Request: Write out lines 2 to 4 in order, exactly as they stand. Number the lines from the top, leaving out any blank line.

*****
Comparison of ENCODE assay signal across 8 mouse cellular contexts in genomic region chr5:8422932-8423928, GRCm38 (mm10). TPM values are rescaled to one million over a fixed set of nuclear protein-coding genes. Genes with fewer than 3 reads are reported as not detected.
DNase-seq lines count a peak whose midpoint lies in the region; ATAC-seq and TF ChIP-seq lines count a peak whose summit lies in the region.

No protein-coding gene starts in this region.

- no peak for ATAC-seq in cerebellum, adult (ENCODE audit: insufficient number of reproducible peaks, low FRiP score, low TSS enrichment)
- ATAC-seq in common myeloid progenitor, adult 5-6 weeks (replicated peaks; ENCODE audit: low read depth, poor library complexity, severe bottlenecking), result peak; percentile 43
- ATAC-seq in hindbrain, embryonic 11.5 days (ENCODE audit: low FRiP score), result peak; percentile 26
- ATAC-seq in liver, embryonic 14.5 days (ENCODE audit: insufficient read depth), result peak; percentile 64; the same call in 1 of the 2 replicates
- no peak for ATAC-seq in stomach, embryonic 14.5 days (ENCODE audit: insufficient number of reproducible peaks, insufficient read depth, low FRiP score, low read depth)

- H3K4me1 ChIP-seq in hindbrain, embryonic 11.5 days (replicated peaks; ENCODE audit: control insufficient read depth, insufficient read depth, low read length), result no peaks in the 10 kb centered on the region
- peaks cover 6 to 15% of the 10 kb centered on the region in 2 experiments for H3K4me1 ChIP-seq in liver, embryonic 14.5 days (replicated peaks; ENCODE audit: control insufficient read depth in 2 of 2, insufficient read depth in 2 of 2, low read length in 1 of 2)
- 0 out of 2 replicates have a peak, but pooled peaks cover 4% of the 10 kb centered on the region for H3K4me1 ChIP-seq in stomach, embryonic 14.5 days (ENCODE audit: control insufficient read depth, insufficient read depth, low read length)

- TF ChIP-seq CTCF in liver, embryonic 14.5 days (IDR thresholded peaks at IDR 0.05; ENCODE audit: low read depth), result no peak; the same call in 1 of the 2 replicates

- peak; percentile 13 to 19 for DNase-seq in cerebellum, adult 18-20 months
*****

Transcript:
DNase-seq lines count a peak whose midpoint lies in the region; ATAC-seq and TF ChIP-seq lines count a peak whose summit lies in the region.

No protein-coding gene starts in this region.

- no peak for ATAC-seq in cerebellum, adult (ENCODE audit: insufficient number of reproducible peaks, low FRiP score, low TSS enrichment)